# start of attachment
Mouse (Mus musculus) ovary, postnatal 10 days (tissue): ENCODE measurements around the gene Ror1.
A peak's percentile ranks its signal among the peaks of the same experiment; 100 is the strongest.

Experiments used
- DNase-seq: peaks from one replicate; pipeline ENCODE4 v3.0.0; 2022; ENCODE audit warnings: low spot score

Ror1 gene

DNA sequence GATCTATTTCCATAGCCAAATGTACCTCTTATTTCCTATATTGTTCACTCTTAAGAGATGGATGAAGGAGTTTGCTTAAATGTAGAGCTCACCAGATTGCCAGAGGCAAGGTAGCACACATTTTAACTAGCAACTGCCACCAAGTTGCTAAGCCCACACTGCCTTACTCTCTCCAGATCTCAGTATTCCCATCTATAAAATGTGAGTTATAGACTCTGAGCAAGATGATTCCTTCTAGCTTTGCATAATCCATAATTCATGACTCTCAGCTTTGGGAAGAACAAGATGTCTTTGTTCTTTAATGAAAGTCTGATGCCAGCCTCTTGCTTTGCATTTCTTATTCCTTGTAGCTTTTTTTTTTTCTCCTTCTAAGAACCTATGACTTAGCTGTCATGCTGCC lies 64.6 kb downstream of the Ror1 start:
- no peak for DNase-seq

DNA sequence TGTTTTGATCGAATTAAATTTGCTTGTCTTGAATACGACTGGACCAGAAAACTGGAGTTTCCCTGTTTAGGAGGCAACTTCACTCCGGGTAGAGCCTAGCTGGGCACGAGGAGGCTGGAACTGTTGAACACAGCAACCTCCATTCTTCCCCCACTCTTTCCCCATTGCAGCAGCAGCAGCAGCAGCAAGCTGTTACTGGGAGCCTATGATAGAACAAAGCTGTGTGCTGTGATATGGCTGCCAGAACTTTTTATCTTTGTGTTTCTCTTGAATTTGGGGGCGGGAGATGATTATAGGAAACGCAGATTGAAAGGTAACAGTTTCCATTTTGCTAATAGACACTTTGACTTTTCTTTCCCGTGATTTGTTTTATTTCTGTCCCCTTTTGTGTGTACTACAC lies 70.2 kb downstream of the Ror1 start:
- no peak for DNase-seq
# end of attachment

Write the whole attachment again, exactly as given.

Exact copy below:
Mouse (Mus musculus) ovary, postnatal 10 days (tissue): ENCODE measurements around the gene Ror1.
A peak's percentile ranks its signal among the peaks of the same experiment; 100 is the strongest.

Experiments used
- DNase-seq: peaks from one replicate; pipeline ENCODE4 v3.0.0; 2022; ENCODE audit warnings: low spot score

Ror1 gene

DNA sequence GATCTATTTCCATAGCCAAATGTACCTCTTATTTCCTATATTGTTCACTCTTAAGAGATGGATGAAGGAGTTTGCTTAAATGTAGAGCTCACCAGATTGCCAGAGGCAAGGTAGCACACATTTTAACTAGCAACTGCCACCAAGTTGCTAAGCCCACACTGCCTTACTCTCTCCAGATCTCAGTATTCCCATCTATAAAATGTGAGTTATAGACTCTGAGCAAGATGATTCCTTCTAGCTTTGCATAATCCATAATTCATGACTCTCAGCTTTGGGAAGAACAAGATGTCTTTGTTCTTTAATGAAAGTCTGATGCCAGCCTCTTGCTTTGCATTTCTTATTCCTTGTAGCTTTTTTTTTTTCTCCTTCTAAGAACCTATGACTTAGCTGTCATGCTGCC lies 64.6 kb downstream of the Ror1 start:
- no peak for DNase-seq

DNA sequence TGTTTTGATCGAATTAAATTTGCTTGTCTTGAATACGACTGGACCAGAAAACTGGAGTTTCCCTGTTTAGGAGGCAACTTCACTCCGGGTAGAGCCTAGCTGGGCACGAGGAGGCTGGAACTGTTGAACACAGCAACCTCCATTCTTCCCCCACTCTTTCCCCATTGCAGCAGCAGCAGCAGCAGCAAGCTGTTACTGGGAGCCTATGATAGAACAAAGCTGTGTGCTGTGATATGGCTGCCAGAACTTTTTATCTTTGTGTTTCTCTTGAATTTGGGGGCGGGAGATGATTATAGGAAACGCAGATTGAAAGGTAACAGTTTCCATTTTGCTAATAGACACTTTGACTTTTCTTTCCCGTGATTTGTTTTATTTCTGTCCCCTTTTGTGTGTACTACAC lies 70.2 kb downstream of the Ror1 start:
- no peak for DNase-seq